Naughty Problems

These are defined as the things your puppy does because he almost can't help himself. They're extensions of normal puppy (and dog) behavior — such as barking — that become problems because they're done in ways that are unacceptable in your household (or to your neighbors).

The bad news is you can't completely rid your pup of these behaviors because they are part of being a dog; the good news is that you can curb or redirect them so that they are done in a place or at a time that is satisfactory for “your” world.

Naughty problems are:

  • Mouthing and nipping

  • Chewing

  • Barking, crying, and whining

  • Digging

  • Jumping up

  • Begging

Many people think their puppies are so cute. And as such, when their puppies do something mischievous, they tend to sometimes laugh. Now, you shouldn't be a curmudgeon, but don't indulge your dog in things as a puppy that you would not want them to do as dogs. What puppies can get away with becomes tiresome and annoying when they become dogs.

Mouthing and Nipping

Even if you've only had your puppy one day you've learned that he explores things with his mouth. This is completely natural; he can't help it! If your puppy came from a sizable litter, he learned to roughhouse and play with his littermates using his mouth, body, and paws. So his mouth is his direct access to everything pleasurable, and his method of saying, “Enough” or “Back Off.”

Here's how to discourage your puppy using his mouth to “maul” you or anyone with the sharpness of his teeth or the strength of his jaws.

If your puppy chomps down too hard on your finger, hand, wrist, ankle — any body part — immediately cry out in pain. Say OUCH, and make it sound like you just got your entire limb bitten off by a shark. Don't raise your voice in anger. Don't strike out at your puppy. Don't shake your limb or pull it away from your puppy's mouth. Just let out a big YELP. That should surprise him enough so that he stops pressing down and looks up at you.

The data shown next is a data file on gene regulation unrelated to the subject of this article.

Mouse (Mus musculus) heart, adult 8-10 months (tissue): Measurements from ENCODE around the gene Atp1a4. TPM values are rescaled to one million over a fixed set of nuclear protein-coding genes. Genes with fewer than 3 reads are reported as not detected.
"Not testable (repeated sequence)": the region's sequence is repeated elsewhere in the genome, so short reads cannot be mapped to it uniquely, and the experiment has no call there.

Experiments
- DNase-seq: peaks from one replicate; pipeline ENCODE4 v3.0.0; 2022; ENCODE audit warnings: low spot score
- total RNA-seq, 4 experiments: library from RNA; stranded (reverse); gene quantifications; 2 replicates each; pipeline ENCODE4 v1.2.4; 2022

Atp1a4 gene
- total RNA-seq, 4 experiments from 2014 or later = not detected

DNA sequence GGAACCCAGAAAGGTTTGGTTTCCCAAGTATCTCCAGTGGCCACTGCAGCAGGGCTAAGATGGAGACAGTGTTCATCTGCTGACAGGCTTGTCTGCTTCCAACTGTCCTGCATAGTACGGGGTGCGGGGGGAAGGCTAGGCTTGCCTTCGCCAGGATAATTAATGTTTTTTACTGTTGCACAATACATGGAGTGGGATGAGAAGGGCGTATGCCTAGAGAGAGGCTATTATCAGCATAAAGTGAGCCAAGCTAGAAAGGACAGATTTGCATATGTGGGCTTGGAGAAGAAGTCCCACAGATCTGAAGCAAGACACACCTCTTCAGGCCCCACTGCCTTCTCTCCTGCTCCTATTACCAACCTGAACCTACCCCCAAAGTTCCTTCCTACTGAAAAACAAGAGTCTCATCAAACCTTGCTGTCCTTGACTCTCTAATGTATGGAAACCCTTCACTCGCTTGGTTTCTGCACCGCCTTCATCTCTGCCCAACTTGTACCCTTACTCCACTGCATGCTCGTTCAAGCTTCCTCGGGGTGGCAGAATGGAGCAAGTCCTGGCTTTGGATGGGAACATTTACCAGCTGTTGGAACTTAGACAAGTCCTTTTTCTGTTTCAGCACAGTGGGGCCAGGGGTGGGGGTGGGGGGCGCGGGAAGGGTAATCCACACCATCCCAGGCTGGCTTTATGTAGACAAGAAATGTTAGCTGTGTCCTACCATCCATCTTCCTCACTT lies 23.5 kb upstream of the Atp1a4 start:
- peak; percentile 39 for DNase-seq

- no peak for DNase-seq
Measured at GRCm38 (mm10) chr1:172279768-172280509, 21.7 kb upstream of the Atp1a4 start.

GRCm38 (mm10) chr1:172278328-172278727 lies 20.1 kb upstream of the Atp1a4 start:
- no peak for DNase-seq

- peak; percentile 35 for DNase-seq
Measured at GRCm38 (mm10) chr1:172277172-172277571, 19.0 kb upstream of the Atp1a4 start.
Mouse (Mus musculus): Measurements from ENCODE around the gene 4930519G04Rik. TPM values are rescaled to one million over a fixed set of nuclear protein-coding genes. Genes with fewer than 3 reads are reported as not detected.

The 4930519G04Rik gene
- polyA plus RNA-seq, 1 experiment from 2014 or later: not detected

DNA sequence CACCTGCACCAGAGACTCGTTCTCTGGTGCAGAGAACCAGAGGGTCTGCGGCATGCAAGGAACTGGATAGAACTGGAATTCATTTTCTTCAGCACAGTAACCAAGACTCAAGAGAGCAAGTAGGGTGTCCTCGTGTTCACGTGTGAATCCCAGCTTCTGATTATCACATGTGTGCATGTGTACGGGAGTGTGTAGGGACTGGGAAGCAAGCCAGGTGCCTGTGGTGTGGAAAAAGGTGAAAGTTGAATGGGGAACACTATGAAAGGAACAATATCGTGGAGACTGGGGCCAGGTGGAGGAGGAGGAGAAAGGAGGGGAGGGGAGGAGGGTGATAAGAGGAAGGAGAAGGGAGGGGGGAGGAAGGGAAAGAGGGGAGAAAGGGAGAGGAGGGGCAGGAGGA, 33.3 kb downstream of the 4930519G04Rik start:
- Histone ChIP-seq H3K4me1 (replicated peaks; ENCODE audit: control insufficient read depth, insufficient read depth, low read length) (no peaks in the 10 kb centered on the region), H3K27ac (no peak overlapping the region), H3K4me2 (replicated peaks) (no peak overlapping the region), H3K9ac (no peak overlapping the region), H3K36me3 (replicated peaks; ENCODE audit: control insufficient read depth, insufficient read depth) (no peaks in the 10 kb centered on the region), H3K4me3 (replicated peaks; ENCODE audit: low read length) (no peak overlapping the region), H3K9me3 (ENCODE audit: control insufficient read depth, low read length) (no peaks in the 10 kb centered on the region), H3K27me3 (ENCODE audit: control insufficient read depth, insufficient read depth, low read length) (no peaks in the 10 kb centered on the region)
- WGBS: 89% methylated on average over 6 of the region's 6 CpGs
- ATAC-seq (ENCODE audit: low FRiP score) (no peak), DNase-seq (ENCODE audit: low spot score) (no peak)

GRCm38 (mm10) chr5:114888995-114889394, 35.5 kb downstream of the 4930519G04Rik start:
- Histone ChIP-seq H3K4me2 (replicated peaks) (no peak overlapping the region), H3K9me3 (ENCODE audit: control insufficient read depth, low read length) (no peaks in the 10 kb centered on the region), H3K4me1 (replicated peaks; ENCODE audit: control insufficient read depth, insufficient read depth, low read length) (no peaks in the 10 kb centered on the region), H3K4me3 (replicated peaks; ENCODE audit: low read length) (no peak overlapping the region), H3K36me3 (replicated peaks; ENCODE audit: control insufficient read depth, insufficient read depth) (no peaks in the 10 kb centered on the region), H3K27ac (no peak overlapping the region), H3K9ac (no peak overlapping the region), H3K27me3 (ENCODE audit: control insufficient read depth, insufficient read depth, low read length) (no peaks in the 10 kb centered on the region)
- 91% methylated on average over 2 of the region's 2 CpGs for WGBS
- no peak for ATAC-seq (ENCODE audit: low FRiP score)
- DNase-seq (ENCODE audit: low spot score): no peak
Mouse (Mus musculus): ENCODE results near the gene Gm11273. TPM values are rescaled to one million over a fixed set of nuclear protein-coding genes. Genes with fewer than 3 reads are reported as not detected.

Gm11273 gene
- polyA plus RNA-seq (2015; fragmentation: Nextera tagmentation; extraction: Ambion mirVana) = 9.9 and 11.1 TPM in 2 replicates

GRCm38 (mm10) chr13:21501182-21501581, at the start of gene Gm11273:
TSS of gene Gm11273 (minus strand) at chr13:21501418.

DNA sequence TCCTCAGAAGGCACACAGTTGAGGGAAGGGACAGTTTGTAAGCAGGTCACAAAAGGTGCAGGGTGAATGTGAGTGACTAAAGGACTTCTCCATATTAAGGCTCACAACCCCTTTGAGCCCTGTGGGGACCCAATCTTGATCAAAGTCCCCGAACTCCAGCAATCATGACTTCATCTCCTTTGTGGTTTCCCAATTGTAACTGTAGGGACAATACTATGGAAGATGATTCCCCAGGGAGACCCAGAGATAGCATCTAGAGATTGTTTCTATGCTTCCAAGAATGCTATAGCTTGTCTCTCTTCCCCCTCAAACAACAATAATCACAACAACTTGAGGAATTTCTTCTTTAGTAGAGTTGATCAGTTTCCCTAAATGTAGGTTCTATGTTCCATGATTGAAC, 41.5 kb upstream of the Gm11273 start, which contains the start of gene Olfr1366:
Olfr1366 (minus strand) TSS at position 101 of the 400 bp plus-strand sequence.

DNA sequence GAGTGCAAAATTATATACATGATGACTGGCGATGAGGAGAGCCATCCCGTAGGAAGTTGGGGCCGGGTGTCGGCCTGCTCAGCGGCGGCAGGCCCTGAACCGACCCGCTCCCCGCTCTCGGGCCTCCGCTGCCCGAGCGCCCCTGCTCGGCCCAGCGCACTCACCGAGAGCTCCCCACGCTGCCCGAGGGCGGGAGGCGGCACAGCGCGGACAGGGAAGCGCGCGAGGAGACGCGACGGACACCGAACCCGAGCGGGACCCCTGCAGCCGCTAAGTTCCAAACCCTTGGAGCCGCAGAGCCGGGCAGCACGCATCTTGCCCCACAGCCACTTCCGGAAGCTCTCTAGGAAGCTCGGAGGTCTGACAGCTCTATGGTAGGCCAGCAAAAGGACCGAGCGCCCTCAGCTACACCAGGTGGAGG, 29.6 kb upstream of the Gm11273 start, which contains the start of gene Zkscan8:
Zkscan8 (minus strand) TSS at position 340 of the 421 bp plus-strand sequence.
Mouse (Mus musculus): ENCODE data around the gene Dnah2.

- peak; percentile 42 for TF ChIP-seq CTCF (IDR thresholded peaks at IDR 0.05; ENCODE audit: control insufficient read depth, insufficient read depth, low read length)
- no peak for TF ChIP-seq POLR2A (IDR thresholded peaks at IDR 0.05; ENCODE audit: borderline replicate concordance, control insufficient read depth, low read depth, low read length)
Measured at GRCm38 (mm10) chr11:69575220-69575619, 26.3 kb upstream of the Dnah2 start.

If you suspect that your puppy is acting inappropriately even when you've tried to teach him right, don't let him continue to mouth and nip so that he's harming anyone. Ask your veterinarian to refer you to a trainer or behavior specialist who can assess and diagnose your puppy — before it's too late.

As soon as your puppy releases you, change your tone completely and warmly (not excitedly) praise your puppy. Hopefully you have a toy available nearby. Give that to him and tell him what a good puppy he is to take the toy. Instructed this way, most puppies quickly learn bite inhibition.

The biggest problem with a mouthy puppy and a family is that while it might be easy for you to control yourself and respond correctly when puppy gets you with those razor-sharp puppy teeth, it's usually not the way children respond. Their natural tendency is to pull away from the puppy or flail at the puppy — both behaviors that may incite the puppy to increase his attempts to nip because he thinks this is rough play.

Teach your children how to react to this situation by staging it with your puppy and demonstrating to them the response you want. Your puppy and your children will learn at the same time.


Out of respect for other household members, neighbors, tenants, and anyone with a low tolerance for barking, correct this problem — otherwise, you may be forced to get rid of your dog or face eviction. Don't worry that your dog will stop barking all together. Teaching barking inhibition increases his value as a watchdog because when he barks, you'll know it's for a valid reason.

To correct barking, even if it is only a problem in your absence, teach the dog to be “Quiet” or “Shush” on command when he's standing next to you. Leash your puppy and create situations that may cause your dog to bark. For example, ask a neighbor or family member to walk past the window or walk in the front door, or take him to the park in the early morning when squirrels are active, or drive him to a busy shopping center where customers will be walking past the car. When he barks unnecessarily, calmly close his mouth by gently encircling his muzzle with one hand while giving the collar several quick jerks as you say Quiet. If possible, enforce a Sit, Down, and Come command in quick succession to put him in a more compliant state of mind.

For more determined barkers, substitute the muzzle closure with a spritz of Bitter Apple spray. When he barks, reach for his collar so you can quickly place the nozzle at the corner of his mouth. That way he'll get a taste of the Bitter Apple without you wasting valuable time trying to open his mouth.

If your dog will obey your Quiet command without raising your voice or repeating yourself, no matter what the distractions, barking in your absence will usually subside. If it doesn't, you may be unintentionally rein-forcing excessive barking by attempting to silence a dog by petting him or giving him a toy or by allowing him to be vocal without repercussion.